Outside a drug store. Walking a lake path, as I catch a glimpse of the way the wind catches the water and pushes it into jagged caps. At Trader Joe’s, in the produce aisle.
That’s when I know things are a little off.
If this were my last postpartum go-round (with my second child, when I first got what I know affectionately call All The Feels), I probably wouldn’t even know what was really happening.
That’s the thing: With this kind of stuff, it takes hindsight to completely understand it.
But I know because I’ve been here before.
There are several things I think of when I ponder the possibility that I’m dealing with a touch of postpartum anxiety again. First, my “baby” is seventeen months; that’s too late to be feelings these feelings, right?
Second, this can’t be anything if I’m still functioning at a high level in my daily life, right?
And–maybe most pressing–do I share this story of mine again?
The truth is, I don’t consider what I’m dealing with to be anything approaching anything “serious.” It’s mild, it’s infrequent and it’s by no means crippling.
But it’s something. I’m off. On some days, the world around me seems different.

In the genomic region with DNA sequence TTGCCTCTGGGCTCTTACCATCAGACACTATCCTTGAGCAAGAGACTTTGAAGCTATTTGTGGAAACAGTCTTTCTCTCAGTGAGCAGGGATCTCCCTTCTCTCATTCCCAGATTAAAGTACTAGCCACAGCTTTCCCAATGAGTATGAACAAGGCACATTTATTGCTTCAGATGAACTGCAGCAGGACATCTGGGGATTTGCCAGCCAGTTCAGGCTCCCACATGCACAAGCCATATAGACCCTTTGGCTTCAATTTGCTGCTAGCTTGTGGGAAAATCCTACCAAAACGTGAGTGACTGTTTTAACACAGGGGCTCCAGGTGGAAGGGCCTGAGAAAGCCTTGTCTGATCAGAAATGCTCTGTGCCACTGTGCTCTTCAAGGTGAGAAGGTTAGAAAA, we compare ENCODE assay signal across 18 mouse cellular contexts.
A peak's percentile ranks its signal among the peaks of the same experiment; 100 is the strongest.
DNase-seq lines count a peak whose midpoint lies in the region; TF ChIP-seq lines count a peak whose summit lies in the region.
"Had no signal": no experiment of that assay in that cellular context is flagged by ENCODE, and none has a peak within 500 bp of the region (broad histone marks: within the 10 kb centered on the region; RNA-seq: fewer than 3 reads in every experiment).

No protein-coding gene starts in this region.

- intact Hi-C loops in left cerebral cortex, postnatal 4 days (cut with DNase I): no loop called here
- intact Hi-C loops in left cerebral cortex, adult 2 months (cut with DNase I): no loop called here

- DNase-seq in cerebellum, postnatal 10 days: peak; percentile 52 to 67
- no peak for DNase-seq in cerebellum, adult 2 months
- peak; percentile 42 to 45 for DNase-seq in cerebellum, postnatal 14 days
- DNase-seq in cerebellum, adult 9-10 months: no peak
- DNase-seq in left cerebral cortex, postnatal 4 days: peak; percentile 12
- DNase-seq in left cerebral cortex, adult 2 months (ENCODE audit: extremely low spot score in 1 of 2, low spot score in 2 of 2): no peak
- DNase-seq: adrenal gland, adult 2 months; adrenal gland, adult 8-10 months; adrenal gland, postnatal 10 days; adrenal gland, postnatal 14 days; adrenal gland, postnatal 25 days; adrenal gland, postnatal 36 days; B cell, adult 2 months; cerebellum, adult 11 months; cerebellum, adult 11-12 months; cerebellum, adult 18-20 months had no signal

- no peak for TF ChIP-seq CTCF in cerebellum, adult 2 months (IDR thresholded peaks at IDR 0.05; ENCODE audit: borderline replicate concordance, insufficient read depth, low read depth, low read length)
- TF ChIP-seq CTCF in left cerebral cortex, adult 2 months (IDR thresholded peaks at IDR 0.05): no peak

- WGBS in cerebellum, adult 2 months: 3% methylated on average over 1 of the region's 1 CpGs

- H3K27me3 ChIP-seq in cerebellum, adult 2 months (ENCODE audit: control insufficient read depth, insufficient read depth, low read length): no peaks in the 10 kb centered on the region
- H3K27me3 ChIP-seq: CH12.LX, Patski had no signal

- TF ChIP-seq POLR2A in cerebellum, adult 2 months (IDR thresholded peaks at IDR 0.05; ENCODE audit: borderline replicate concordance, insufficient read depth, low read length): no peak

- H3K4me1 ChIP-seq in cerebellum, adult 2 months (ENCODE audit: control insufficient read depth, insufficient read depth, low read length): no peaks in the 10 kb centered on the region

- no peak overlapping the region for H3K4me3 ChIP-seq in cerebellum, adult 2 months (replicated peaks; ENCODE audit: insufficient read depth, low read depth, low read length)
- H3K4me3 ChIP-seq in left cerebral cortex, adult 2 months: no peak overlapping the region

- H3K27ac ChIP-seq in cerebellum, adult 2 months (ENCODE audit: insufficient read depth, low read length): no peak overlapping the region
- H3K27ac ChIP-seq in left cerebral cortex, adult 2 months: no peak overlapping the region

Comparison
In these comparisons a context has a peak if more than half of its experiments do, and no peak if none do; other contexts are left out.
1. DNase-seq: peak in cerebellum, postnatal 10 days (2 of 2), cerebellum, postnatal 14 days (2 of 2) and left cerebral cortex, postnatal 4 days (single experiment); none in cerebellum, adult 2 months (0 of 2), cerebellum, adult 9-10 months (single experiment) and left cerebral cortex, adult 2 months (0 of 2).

So I’ll do what I do now that I’m smart enough and strong enough to face this head-on: I call in my troops–my mom, my husband, my therapist. And I talk my way through it, just like last time.
And I share it because I remember feeling washed in relief when I read other women had these same feelings after having kids, too. Just like that one blogger did for me by sharing her story, I hope to make even one other woman feel less alone.
I wrote a bit about this on my Instagram page the other day, but it bears repeating. We are not in control of our feelings and our circumstances on many occasions, but we are in control of how we choose to face them.
So I’m facing them with my people at my back. And I’m sharing this because I want you to know that you can have your own little team, your own little troop, that supports you too, if you find yourself in this dim little place where I am right now, too.
It’s okay. We’re okay. And we will be, so long as we keep our eyes up and our hearts open, and ask for all the help we need.